This important southern Indian Ocean port lies less than 100km (60 miles) from neighbouring Swaziland and South Africa. With its subtropical climate, beautiful sheltered bay and blend of Portuguese architecture, African spontaneity and Indo/Portuguese/African cuisine, Maputo (formerly Lourenço Marques) has retained much of its colonial mystique. Nightclubs swing to samba rhythms until dawn and a host of quiosques (kiosks) serve galinha piri-piri (chicken piri-piri), matapas (a cassava-leaf dish), bacalhau (dried cod) and some of the best batatas frita (fried potato chips) in the world. Hundreds of salões (sidewalk cafés), dozens of nightclubs and the odd suitably sleazy strip joint complement the vibrant atmosphere of this capital city that feels more Latin American than African.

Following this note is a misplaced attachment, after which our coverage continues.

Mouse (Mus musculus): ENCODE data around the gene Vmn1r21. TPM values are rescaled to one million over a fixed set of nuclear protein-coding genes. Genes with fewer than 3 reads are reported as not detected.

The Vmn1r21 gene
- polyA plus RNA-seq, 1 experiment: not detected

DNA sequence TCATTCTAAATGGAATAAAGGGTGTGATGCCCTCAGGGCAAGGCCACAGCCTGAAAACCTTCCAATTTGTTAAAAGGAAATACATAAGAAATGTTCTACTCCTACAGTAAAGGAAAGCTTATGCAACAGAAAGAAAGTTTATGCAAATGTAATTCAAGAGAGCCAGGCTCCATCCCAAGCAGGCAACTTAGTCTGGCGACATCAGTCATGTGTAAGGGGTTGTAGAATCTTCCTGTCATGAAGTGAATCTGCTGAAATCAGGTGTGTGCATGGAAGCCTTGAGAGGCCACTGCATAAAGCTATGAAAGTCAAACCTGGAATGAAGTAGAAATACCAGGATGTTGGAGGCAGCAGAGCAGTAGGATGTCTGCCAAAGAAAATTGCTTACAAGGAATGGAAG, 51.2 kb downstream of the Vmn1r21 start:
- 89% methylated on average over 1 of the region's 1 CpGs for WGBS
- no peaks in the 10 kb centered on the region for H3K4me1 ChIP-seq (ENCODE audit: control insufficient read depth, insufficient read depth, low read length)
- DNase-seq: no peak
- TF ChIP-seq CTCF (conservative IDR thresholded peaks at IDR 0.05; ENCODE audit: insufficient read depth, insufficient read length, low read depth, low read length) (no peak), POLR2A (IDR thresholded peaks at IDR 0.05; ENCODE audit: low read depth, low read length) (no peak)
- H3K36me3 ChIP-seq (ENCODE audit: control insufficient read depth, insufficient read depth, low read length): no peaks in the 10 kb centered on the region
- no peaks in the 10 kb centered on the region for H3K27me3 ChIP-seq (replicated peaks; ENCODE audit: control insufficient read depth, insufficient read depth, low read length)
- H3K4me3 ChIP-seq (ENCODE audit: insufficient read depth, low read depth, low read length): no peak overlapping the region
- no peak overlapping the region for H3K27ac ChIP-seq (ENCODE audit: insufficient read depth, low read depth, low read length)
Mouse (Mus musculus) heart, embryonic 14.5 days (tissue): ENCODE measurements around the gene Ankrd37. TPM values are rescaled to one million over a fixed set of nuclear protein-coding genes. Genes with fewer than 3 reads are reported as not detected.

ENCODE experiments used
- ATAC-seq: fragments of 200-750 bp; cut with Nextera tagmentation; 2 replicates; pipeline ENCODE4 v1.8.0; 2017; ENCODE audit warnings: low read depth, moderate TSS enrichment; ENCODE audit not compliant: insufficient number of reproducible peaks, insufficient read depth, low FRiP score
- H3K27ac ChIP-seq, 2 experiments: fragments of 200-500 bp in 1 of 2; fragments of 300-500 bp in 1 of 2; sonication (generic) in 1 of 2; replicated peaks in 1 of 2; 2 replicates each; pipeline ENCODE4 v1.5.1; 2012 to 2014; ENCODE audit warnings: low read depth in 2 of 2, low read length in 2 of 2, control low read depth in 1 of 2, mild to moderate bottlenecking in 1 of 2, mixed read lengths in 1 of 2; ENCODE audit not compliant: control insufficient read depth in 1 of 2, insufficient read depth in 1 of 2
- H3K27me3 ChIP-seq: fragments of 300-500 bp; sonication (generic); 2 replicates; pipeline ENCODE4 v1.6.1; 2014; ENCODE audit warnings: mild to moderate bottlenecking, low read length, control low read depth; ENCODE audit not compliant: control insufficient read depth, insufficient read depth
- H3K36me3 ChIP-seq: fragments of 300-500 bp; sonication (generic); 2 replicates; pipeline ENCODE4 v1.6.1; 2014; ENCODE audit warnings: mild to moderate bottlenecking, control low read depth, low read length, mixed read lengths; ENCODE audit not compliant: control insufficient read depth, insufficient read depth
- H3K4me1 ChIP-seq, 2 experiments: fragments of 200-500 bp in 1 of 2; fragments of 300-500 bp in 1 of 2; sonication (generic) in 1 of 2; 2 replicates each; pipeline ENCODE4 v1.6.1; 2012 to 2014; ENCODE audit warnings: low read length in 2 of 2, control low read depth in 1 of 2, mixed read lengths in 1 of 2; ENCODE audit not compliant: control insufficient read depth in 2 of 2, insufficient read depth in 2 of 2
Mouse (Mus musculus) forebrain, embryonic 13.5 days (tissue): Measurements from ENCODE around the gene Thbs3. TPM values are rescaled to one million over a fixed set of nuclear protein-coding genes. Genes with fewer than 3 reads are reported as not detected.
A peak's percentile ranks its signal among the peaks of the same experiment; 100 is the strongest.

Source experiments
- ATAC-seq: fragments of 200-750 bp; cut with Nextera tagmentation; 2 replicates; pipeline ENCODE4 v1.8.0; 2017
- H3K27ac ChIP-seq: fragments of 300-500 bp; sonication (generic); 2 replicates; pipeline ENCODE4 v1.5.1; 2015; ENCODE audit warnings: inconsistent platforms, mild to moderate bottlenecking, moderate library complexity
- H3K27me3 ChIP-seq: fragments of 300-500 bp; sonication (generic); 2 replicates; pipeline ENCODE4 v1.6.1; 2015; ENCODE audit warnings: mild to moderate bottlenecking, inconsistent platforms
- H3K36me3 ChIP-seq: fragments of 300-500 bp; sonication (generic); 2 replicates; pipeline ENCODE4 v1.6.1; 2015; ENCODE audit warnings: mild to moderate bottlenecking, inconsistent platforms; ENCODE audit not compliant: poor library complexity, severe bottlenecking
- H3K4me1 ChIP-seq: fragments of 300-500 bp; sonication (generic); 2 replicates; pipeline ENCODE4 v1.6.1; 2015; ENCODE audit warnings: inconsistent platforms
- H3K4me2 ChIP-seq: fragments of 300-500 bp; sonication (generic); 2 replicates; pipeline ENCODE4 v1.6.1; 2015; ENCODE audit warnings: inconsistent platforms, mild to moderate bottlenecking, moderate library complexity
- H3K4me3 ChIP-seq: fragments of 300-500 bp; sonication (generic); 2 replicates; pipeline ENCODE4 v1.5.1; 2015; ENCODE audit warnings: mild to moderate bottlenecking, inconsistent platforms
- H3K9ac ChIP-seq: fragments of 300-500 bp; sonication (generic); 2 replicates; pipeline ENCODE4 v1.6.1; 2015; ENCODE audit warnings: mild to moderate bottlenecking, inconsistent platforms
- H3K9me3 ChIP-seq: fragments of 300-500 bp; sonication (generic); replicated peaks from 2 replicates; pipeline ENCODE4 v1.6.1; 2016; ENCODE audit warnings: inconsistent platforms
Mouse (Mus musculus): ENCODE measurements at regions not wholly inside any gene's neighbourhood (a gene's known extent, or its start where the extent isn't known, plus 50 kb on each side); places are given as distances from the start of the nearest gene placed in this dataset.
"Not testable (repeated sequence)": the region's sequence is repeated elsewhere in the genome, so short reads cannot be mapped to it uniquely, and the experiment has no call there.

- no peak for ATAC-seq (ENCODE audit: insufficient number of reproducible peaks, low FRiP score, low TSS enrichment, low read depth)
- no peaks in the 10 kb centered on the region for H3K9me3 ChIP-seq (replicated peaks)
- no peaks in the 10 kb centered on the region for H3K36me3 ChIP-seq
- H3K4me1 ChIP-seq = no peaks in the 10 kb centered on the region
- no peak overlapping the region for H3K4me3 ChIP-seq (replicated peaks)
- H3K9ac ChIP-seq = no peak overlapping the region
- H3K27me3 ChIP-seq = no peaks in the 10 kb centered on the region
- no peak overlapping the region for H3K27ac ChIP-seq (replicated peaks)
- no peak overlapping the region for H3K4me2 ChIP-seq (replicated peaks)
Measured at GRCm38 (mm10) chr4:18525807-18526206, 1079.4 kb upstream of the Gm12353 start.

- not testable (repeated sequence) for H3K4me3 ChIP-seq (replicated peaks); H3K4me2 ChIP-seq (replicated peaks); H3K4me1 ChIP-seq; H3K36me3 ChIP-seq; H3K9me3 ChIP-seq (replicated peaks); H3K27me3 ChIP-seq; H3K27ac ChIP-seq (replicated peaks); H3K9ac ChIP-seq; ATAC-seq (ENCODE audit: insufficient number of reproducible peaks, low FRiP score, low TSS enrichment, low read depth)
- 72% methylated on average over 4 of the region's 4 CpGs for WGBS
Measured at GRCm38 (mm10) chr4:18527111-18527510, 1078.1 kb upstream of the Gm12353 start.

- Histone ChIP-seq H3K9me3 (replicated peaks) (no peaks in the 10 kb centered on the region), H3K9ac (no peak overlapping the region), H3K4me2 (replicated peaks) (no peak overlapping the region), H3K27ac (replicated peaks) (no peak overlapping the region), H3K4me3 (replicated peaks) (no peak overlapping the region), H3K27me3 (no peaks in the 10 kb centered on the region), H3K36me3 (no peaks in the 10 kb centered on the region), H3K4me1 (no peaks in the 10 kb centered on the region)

Modelled on Portuguese harbour cities such as Lisbon and Porto, Maputo’s wide avenidas (avenues) are lined with pavements inlaid with black-and-white stone mosaics. Laid out in a grid pattern in 1847, the ‘long’ avenues extend at right angles to Avenida da Marginal while the ‘short’ avenues traverse Maputo Hill away from the bay. By car, you will enter the city via the large traffic circle on Av. 24 de Julho, and proceed for 5km (3 miles) before reaching Av. Julius Nyerere, the heart of the cima, or upper city. Visitors arriving at Maputo International Airport will enter the city via Av. de Acordos de Lusaka. This becomes Av. da Guerra Popular on reaching the high-rise area, runs downhill to the baixa – the lower city – and ends at the massive ‘peace goddess’ statue in the centre of the square opposite the Maputo Railway Station.